Dr. Stephen Richard Herr passed away Nov. 1 in his new home city of Cuenca, Ecuador.
An informal memorial service will be held at Boston Avenue United Methodist Church on Sunday, Nov. 24, at 12:30 p.m. The ORU community is invited to attend.
Herr served as a professor of physical and environmental science at Oral Roberts University for 20 years using his experience and humor to inspire students.
Colleagues remember Herr working with students to clean up Lake Evelyn and Fred Creek and identify trees on campus by putting up wooden stakes with useful information.
“He was passionate about helping students appreciate and understand God’s magnificent creation,” said Dr. John Korstad, professor of biology. “He was an amazing man of God.”
He was born Nov. 27, 1945 in York, Pa. He later attended Juniata College in Pennsylvania, where he met and fell in love with his wife Maret Piirand Herr before moving on to the University of Iowa to earn a Master of Science in Paleontology in 1970.
He originally moved to Tulsa to work in the oil industry with Texaco, and later Amerada Hess and Mabee Petroleum. His oil career ended with a four-year stint working for Aramco in Dhahran, Saudi Arabia.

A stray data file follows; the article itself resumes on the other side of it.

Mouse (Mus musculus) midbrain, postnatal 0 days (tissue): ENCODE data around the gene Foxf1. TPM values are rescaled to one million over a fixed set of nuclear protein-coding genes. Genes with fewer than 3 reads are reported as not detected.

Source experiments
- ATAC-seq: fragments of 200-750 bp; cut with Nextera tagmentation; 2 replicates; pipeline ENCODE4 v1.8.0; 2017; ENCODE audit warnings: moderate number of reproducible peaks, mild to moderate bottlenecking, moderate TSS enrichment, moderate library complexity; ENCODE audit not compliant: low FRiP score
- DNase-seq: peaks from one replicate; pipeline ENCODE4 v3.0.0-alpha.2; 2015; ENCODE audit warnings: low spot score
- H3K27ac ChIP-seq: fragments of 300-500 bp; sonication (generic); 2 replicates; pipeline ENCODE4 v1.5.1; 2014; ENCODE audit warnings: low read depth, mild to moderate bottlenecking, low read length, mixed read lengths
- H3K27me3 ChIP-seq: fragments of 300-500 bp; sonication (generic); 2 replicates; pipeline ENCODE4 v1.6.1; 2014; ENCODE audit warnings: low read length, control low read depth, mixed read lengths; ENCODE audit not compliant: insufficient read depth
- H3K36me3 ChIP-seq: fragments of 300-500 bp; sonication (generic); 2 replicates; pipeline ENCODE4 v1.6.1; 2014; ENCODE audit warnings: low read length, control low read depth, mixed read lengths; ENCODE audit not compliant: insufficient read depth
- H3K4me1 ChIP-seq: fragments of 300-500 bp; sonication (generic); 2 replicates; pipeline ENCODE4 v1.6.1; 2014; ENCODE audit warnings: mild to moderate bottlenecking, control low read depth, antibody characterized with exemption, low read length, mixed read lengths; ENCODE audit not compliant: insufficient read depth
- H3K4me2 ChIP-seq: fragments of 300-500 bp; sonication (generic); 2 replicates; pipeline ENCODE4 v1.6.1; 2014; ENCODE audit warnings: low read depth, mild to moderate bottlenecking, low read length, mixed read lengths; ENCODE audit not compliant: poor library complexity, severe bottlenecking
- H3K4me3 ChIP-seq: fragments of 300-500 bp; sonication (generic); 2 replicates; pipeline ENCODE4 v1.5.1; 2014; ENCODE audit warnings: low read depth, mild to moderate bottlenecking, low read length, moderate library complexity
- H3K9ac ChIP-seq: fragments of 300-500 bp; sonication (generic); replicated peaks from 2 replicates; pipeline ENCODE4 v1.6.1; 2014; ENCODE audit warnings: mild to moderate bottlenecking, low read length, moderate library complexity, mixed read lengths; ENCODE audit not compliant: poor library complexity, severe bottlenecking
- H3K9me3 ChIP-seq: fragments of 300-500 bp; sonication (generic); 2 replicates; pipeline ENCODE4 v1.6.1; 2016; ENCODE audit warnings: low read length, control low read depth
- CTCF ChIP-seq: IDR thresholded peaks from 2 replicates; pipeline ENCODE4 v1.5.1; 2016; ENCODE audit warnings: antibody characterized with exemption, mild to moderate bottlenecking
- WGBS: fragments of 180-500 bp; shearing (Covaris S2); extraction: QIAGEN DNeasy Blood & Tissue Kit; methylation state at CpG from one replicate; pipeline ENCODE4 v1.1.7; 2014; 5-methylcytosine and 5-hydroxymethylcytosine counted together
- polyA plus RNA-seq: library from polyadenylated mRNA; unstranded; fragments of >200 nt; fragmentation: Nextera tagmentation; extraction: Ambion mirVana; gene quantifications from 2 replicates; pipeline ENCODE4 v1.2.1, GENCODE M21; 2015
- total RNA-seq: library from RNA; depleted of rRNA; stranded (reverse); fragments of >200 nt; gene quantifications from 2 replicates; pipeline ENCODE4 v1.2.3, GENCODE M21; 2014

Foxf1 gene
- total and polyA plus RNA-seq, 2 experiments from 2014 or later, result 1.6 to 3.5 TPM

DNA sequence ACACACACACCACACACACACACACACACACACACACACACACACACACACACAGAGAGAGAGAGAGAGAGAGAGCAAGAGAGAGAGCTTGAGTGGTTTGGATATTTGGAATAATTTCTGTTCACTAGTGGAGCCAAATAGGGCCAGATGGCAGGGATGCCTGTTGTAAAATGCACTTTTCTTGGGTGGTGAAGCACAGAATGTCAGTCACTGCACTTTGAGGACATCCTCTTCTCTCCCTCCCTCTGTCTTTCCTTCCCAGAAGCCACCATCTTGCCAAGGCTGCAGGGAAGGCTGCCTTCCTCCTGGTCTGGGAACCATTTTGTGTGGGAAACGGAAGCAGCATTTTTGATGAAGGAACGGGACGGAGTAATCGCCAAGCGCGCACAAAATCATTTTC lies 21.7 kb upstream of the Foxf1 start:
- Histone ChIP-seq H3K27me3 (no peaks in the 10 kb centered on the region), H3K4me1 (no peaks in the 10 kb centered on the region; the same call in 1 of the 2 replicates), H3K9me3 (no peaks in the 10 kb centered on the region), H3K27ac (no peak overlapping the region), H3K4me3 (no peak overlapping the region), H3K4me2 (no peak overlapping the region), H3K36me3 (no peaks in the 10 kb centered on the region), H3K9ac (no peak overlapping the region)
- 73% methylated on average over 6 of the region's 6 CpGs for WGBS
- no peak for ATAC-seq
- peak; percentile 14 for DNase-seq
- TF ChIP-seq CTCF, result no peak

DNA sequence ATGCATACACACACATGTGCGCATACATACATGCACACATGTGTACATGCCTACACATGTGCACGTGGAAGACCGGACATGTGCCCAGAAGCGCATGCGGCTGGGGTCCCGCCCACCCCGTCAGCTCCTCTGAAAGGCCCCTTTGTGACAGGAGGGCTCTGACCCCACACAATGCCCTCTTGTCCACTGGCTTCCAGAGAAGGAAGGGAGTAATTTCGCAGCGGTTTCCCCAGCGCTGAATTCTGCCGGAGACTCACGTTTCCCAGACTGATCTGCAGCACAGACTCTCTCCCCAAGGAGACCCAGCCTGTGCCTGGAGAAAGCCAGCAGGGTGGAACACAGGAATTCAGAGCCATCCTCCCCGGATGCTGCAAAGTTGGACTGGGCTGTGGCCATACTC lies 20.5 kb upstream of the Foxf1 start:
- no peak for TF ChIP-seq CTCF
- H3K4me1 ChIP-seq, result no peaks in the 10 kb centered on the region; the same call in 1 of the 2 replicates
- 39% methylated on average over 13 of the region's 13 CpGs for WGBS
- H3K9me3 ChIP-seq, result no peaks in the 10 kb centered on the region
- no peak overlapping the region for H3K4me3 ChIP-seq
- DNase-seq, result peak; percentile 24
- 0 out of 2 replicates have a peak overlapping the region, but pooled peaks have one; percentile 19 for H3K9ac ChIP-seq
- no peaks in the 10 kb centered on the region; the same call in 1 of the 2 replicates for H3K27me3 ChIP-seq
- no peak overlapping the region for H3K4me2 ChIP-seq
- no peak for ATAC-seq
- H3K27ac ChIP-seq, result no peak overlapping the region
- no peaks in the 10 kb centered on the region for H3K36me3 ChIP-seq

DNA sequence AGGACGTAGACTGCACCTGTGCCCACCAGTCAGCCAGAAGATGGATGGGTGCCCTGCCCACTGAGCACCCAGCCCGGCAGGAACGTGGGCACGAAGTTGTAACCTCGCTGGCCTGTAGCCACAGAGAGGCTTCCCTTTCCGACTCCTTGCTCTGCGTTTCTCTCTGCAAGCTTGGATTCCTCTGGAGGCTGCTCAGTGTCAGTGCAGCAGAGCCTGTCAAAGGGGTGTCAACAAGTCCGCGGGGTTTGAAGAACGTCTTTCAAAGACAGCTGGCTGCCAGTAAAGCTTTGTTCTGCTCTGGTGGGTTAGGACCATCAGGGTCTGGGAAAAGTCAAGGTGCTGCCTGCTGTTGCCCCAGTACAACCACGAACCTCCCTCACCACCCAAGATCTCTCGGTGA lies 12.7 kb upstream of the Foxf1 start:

After resigning his position, Herr returned home to Tulsa and earned a Ph.D. in Environmental Science from Oklahoma State University.
Herr retired from his 20-year tenure at ORU in 2012 and was excited about his recent adventure in South America.
Even though his time in Cuenca was short, he felt that it had been well worth the effort.
He is preceded in death by his parents John and Ester Herr.
Herr is survived by his wife Maret; son Andrew and wife Brenda Herr; son Jeremy Herr and wife Huey Fang Lim; son Timothy and wife Ryan Winkler Herr; three grandsons, Logan, Cyrus, and August (and one more pending); sister Helen Stoner, brothers John and David Herr and their families.
His ashes have been laid to rest in Cuenca, where his wife Maret will live.
Charitable donations can be made in Herr’s name to scholarships for students of Oral Roberts University and the University of Oklahoma.